Rwanda has a very different feeling, compared to its neighbouring countries. The whole place is spotless – no rubbish, partly due to a ban on plastic bags in the country. It seems that every piece of land is cultivated; there are fields and terraces in the mountains all growing crops, mostly potatoes. This part of the continent is extremely mountainous; Rwanda is known by the locals as ‘The Land of a Thousand Mountains.’ It’s a tiny country but the terrain means the roads are extremely windy and travelling around takes time. Driving up to Ruhengeri , I sat on the roof enjoying the spectacular scenery.

As we were preparing lunch, a group of kids came over and we had a kick about with Lee’s football, which he gave to them afterwards.

Not the best of places to overturn a truck. Thankfully, Grant drives more sensibly.

Falcon, our American friend, on 4th July – US Independence Day.

Andi, trip leader.

Following a very early start the next day, we split into groups and drove up to a small village at the foot of a volcano, in the Volcans National Park.

The areas around the borders of Rwanda, Uganda and the Democratic Republic of Congo (DRC) are the only places in the world where you can see mountain gorillas in the wild. Permits allowing you to trek to see them are expensive and there is a long waiting list, so I had to apply when I booked my trip with Oasis last summer.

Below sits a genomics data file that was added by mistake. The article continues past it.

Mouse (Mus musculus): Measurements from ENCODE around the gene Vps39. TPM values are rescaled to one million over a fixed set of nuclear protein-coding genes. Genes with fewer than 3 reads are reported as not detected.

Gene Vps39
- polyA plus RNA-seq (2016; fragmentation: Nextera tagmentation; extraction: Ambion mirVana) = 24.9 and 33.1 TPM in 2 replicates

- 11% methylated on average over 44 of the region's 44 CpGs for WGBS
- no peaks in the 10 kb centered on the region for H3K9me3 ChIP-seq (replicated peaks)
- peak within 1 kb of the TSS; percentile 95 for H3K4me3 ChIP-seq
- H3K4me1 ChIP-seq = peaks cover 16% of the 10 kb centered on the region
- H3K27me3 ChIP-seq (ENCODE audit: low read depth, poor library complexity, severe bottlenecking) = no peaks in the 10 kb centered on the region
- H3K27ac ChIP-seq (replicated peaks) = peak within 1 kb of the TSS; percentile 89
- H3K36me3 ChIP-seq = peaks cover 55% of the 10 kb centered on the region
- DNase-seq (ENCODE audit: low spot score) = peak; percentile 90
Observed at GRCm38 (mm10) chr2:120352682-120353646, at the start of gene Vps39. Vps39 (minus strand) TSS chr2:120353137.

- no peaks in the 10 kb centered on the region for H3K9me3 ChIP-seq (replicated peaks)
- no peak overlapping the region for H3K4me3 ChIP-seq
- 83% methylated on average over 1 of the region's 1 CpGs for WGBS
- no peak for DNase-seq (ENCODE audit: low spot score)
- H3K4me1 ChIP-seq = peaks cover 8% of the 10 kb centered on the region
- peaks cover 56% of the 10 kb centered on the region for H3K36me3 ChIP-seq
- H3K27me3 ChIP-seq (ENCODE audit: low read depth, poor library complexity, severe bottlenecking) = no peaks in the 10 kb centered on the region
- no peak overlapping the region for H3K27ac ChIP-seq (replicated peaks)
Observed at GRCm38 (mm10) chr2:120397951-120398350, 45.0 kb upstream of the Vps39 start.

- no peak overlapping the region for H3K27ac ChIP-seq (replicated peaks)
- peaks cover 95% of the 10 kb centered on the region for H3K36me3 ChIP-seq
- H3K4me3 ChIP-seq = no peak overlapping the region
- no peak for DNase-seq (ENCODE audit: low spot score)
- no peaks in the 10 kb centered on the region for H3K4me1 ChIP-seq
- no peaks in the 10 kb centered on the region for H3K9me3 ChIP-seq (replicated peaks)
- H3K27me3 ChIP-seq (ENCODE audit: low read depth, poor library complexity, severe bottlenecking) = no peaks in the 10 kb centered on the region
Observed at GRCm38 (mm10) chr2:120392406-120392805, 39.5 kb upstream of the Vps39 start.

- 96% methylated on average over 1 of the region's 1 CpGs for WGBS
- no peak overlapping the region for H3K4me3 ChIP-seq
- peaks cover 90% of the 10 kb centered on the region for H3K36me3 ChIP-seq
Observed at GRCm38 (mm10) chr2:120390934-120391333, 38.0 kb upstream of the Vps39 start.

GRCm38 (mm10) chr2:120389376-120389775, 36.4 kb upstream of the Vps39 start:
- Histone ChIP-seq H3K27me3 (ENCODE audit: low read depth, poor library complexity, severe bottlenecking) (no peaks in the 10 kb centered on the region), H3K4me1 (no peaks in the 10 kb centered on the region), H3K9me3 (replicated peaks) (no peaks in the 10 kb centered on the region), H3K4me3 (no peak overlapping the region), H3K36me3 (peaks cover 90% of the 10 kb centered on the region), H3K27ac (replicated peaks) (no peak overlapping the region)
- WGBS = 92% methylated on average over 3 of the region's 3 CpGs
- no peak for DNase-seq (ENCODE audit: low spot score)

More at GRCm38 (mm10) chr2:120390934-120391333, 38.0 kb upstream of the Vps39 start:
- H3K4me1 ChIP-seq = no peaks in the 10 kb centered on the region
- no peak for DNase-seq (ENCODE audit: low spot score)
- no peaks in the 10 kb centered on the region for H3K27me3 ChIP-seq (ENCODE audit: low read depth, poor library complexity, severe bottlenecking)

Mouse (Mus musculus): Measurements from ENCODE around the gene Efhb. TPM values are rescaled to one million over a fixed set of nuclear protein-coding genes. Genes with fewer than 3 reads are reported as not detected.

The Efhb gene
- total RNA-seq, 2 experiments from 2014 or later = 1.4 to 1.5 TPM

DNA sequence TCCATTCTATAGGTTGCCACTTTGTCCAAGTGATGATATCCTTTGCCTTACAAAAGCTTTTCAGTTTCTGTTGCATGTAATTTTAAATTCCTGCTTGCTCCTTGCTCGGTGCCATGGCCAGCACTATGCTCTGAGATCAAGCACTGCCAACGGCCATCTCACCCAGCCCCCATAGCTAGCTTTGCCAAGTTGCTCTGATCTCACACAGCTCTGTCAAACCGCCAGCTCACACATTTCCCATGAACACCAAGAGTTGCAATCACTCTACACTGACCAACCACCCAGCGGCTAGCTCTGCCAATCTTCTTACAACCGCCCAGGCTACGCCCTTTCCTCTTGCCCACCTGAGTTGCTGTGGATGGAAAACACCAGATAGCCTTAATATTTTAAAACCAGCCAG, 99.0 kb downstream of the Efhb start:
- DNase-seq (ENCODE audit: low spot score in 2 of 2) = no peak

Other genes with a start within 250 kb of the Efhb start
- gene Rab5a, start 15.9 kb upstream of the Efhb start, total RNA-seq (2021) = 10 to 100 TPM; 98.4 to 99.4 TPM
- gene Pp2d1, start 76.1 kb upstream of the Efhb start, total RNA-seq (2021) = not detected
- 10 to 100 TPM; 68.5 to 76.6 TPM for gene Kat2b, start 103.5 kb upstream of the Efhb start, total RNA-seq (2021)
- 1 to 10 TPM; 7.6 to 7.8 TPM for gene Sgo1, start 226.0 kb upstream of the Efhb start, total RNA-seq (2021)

Jungle Man Lee.

We had to trek through thick jungle in search of a gorilla family. Because the families move around every day, our guides cut paths with machetes through the undergrowth in order to reach them. We all got horribly stung by vicious nettles and tripped over vines – real bushwhacking.

Rangers armed with AK-47s, to protect the gorillas from poachers. Every year, gorillas are killed for trophies, superstitious medicine and by political dissidents. There is a shoot-to-kill policy regarding poachers and, thankfully, gorilla numbers in Rwanda are increasing. Unfortunately this is not the case in DRC, where the National Park service is not as well equipped.

My first glimpse of a gorilla was a moment I’ll never forget. Stepping over a large branch, I saw one sitting on the ground, munching on some mountain celery.
They’ve all got very individual faces and personalities.


My group was fortunate enough to see the largest family of mountain gorillas in Rwanda; 32 members: three silverbacks (older, dominant males) and two babies only two months old.

When they gazed into my eyes, I felt a real connection. You can see them contemplating you and their expressions change as they decide what to make of you. It’s almost like looking into the face of another human, seeing them thinking, frowning and shrugging as they come to the conclusion that you’re not a threat.